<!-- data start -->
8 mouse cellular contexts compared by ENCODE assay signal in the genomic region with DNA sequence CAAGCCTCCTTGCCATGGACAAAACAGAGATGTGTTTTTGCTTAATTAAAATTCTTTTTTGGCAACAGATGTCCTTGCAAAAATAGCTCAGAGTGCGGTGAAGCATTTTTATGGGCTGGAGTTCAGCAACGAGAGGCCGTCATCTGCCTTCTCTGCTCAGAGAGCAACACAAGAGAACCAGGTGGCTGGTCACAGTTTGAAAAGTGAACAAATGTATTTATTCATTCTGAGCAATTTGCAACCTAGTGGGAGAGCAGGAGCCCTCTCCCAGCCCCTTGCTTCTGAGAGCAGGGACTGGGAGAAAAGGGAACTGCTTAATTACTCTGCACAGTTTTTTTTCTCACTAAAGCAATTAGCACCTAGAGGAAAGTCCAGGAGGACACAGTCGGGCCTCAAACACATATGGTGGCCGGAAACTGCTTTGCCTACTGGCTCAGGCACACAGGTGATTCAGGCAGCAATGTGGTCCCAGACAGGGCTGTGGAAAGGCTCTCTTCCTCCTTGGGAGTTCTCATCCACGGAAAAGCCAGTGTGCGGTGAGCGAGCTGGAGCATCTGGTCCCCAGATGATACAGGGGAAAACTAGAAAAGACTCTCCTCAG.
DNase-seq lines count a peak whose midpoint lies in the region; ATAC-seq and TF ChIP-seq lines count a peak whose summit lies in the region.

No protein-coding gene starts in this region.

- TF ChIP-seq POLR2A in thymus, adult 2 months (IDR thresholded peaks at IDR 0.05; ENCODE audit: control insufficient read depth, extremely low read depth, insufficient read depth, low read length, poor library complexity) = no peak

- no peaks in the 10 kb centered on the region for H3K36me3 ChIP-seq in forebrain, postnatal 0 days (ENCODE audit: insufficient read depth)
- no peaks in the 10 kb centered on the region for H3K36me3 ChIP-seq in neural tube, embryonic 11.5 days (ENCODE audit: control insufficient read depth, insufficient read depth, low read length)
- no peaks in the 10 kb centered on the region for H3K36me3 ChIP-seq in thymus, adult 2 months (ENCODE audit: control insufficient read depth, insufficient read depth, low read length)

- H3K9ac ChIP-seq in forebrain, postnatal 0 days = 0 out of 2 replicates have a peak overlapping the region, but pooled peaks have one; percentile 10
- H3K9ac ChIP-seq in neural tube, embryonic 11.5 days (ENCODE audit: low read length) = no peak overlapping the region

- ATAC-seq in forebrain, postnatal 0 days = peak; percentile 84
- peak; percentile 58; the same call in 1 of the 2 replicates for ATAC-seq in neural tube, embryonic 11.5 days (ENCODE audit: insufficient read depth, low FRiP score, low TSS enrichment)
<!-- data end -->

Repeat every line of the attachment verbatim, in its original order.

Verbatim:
8 mouse cellular contexts compared by ENCODE assay signal in the genomic region with DNA sequence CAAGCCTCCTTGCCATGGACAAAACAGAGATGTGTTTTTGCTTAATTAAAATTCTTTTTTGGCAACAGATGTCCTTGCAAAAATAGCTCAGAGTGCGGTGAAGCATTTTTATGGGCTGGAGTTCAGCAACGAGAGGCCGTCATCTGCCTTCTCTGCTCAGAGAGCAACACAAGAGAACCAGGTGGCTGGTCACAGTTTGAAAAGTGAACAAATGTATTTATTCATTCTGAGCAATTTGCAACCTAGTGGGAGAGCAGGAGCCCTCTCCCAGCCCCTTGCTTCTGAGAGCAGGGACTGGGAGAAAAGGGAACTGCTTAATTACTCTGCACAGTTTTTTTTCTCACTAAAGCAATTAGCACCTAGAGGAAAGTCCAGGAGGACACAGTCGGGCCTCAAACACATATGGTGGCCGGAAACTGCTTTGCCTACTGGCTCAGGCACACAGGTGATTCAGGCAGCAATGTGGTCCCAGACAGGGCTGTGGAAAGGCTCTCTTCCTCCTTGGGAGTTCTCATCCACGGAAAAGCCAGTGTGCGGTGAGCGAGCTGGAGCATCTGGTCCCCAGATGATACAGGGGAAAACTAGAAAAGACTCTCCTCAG.
DNase-seq lines count a peak whose midpoint lies in the region; ATAC-seq and TF ChIP-seq lines count a peak whose summit lies in the region.

No protein-coding gene starts in this region.

- TF ChIP-seq POLR2A in thymus, adult 2 months (IDR thresholded peaks at IDR 0.05; ENCODE audit: control insufficient read depth, extremely low read depth, insufficient read depth, low read length, poor library complexity) = no peak

- no peaks in the 10 kb centered on the region for H3K36me3 ChIP-seq in forebrain, postnatal 0 days (ENCODE audit: insufficient read depth)
- no peaks in the 10 kb centered on the region for H3K36me3 ChIP-seq in neural tube, embryonic 11.5 days (ENCODE audit: control insufficient read depth, insufficient read depth, low read length)
- no peaks in the 10 kb centered on the region for H3K36me3 ChIP-seq in thymus, adult 2 months (ENCODE audit: control insufficient read depth, insufficient read depth, low read length)

- H3K9ac ChIP-seq in forebrain, postnatal 0 days = 0 out of 2 replicates have a peak overlapping the region, but pooled peaks have one; percentile 10
- H3K9ac ChIP-seq in neural tube, embryonic 11.5 days (ENCODE audit: low read length) = no peak overlapping the region

- ATAC-seq in forebrain, postnatal 0 days = peak; percentile 84
- peak; percentile 58; the same call in 1 of the 2 replicates for ATAC-seq in neural tube, embryonic 11.5 days (ENCODE audit: insufficient read depth, low FRiP score, low TSS enrichment)